This lovely new 40th Anniversary 2-disc edition of THE SOUND OF MUSIC is a real treat. But, for those in a quandry about buying yet another DVD release of the film (following the "Five Star" 2-disc edition), I say, buy this version but keep the old one too, because it has some great extras that were not ported onto this new edition (more about that later).

THE SOUND OF MUSIC is of course based on the long-running 1959 hit Broadway musical that originally starred Mary Martin. The musical was inspired by a Geman film called "Die Trapp Famile", based on the book by Maria Augusta Trapp. The story is as well-known as those hills that truly did come alive with the sound of music: Maria (Julie Andrews) is a postulant nun at the Nonnberg Abbey in Salzburg circa 1938. The Mother Abbess (Peggy Wood) becomes well-aware that the spirited Maria is hardly suited to the cloistered life of a nun. So Maria is assigned as governess to the seven children of an autocratic widower, Captain Georg von Trapp (Christopher Plummer). Like a breath of fresh mountain air, Maria transforms the children and eventually steals the Captain's heart away from a worldly Baroness (Eleanor Parker). But the Nazi Anschluss is coming, and the family's safety is under threat...

This new DVD contains a wealth of new bonus material including :
"Audio Commentary" - brand new commentary track with Julie Andrews, Christopher Plummer, choreographer Dee Dee Wood and Charmian Carr amongst others. The Robert Wise director commentary (from the "5 Star" release) is also included.

"A Few of My Favourite Things" - Julie Andrews hosts this generous-length documentary which features new interviews with key cast and production team members, some rare photos, footage from behind the scenes and more.

"Julie Andrews and Christopher Plummer: A Reminiscence" - Julie and Chris sit down and share their memories from the film.

"From Liesl to Gretl: A 40th Anniversary Reunion" - This is something truly special. This segment reunites all seven von Trapp children to share their own memories and talk about the film. With Charmian Carr (Liesl), Nicholas Hammond (Friedrich), Heather Menzies (Louisa), Duane Chase (Kurt), Angela Cartwright (Brigitta), Debbie Turner (Marta) and Kym Karath (Gretl).

"On Location with The Sound of Music" - Charmian Carr takes us on a personally-guided tour of Salzburg, taking in the historical sites as well as the locations featured in the film. This is a cute update on "Salzburg Sights and Sounds", which Carr made as a featurette during production of SOM in 1965 (and which can be found on the "5 Star" release).

"When You Know the Notes to Sing: A Sing-Along Phenomenon" - This takes a look behind the scenes during the 40th Anniversary "Sing-Along a-Sound of Music" screening held at the Hollywood Bowl with an audience of over 18,00 people. The "Sing Along" version of the film has taken off all over the world, and this featurette gives you a definite flavour of one.

"The von Trapp Family: Harmony and Discord" - This is the fantastic `Biography' episode which takes an in-depth look at the real von Trapp clan. We learn that the real Maria was a far more flawed and fallible human being than we ever saw in "Sound of Music", and also the shocking fact that infamous Himmler took over the von Trapp villa shortly after their exit from Salzburg. Featuring interviews with several of the real von Trapp children.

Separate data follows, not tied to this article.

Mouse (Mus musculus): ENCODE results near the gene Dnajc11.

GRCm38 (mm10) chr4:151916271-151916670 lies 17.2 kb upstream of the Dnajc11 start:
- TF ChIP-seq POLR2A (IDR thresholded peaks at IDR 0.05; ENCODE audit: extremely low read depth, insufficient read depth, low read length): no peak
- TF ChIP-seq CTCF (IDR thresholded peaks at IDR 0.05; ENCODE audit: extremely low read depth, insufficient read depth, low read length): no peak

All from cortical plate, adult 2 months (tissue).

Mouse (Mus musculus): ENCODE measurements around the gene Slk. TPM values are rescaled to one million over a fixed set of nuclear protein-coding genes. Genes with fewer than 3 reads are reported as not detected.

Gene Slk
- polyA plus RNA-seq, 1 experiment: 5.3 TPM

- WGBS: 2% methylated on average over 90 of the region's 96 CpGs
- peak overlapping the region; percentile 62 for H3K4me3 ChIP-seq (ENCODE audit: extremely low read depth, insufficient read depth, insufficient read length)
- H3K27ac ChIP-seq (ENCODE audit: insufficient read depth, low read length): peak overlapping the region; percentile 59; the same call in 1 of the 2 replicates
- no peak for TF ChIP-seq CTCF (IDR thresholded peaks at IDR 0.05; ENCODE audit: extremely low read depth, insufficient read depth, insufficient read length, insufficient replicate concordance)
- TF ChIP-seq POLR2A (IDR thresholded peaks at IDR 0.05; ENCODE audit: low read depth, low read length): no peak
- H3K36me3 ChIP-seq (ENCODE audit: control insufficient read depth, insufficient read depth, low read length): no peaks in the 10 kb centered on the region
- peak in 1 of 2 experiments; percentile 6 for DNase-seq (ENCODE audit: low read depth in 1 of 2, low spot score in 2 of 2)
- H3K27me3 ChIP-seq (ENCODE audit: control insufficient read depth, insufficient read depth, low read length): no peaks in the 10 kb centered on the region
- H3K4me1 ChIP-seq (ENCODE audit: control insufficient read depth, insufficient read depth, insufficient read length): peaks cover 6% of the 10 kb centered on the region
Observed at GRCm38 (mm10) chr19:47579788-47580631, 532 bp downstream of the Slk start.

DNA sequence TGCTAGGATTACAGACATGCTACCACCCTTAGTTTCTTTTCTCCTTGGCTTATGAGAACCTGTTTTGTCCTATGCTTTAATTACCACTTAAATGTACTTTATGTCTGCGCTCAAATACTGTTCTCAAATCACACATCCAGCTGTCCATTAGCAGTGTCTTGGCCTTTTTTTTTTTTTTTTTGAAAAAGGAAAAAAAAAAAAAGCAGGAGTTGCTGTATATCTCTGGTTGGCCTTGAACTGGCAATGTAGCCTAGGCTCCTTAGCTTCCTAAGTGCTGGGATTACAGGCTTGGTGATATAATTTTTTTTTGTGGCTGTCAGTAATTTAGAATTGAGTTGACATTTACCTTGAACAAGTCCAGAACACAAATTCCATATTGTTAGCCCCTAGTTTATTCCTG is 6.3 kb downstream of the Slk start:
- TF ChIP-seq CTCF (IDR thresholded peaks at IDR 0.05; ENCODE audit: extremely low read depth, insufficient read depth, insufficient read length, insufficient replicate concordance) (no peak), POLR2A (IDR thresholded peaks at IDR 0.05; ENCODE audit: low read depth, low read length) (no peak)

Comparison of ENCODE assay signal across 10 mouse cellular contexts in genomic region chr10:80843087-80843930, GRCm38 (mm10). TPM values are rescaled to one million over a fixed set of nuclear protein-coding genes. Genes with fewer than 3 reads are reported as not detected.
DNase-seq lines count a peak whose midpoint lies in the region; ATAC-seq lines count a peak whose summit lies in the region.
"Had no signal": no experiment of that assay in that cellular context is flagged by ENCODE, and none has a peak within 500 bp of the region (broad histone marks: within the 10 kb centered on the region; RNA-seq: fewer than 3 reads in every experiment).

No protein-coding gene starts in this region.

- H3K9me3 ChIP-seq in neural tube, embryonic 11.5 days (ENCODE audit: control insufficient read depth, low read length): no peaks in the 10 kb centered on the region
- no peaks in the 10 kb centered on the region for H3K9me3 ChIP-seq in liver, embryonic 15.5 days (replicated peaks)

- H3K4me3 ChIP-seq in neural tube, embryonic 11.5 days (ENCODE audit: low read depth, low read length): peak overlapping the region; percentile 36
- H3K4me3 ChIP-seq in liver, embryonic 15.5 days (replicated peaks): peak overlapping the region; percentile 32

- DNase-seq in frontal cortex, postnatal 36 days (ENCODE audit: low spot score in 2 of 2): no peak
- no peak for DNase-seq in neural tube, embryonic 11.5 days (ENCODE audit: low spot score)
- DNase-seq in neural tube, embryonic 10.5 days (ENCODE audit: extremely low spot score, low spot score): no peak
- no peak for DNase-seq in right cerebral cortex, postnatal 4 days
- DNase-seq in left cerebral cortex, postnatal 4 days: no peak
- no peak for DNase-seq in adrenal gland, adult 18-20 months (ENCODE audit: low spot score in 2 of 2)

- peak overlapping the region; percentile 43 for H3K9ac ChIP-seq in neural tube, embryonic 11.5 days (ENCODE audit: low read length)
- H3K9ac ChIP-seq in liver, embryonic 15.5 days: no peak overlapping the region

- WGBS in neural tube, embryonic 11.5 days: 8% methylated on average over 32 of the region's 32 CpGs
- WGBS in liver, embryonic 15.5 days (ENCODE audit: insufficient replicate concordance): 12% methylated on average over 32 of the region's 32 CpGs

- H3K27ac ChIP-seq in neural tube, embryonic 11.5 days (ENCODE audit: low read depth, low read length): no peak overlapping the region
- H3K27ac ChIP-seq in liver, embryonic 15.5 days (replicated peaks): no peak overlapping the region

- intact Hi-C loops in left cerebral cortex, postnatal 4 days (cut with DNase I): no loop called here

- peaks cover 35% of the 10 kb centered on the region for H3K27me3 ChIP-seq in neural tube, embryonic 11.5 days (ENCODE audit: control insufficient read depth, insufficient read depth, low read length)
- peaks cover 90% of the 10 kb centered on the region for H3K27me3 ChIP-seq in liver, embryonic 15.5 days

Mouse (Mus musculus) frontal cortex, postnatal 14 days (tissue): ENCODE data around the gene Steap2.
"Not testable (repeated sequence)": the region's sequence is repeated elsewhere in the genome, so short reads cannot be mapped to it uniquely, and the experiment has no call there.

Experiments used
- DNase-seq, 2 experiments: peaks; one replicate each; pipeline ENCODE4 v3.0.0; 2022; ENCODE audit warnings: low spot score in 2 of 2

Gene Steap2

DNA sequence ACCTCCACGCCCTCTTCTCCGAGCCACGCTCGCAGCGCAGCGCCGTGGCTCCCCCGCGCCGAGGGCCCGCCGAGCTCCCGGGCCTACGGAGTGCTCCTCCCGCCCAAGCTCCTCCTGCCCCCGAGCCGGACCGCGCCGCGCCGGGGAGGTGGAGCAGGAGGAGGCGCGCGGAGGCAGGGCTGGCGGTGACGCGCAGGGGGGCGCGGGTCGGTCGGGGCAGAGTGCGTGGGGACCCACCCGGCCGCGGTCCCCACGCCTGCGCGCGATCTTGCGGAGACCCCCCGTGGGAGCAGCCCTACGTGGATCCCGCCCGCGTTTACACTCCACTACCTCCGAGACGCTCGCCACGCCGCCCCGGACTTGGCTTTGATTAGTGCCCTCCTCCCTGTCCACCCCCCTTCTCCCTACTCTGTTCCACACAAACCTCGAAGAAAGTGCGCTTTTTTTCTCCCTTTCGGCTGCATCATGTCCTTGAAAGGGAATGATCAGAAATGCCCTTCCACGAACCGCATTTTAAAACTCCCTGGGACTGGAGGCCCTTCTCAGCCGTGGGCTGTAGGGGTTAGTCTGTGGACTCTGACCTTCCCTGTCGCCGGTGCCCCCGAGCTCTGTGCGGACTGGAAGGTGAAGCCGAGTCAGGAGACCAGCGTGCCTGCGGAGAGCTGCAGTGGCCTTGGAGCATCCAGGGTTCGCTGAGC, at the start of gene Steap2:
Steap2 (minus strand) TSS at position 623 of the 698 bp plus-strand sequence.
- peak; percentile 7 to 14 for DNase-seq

"Mia Farrow screen test" - A fascinating look at the girl who might have played Liesl if Charmian Carr was never cast in the role. Farrow sings a brief section of "Sixteen Going on Seventeen" in a blonde wig. Lesley Ann Warren also auditioned for the role (she appeared in the title role of Rodgers and Hammerstein's "Cinderella" instead), but it might have been nice to have had Lesley's screen test also. Oh well...

"Restoration comparison" - Compares a 1993 print of the film with the new 40th Anniversary restored print.

There are also copious trailers and galleries to watch and explore.

The "Five Star" double disc set also included the fabulous doco "From Fact to Phenomenon", and that is the main reason why I'll keep my old DVD alongside this new version. I recommend that all fans purchase this new edition, if only for the reunion featurette. For those who have yet to buy SOM in digital format, this release is a no-brainer.
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17 of 18 people found the following review helpful
5.0 out of 5 stars WOW !, November 3, 2010
By 
Patrick J. Mack (santa monica, california) - See all my reviews
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After having seen this movie too many times to count both in the theater and at home I never expected this to be such a revelatory experience. I sat through the entire film with my mouth hanging open at the clarity of the picture and sound. It was literally like I had never seen it before. I'm sure even just the DVD is far superior to the last release of this film. For anyone who is a fan this is a must. The thrill of that mountain top opening and the wedding scene brought back chills I hadn't experienced in years. The hills are alive...again !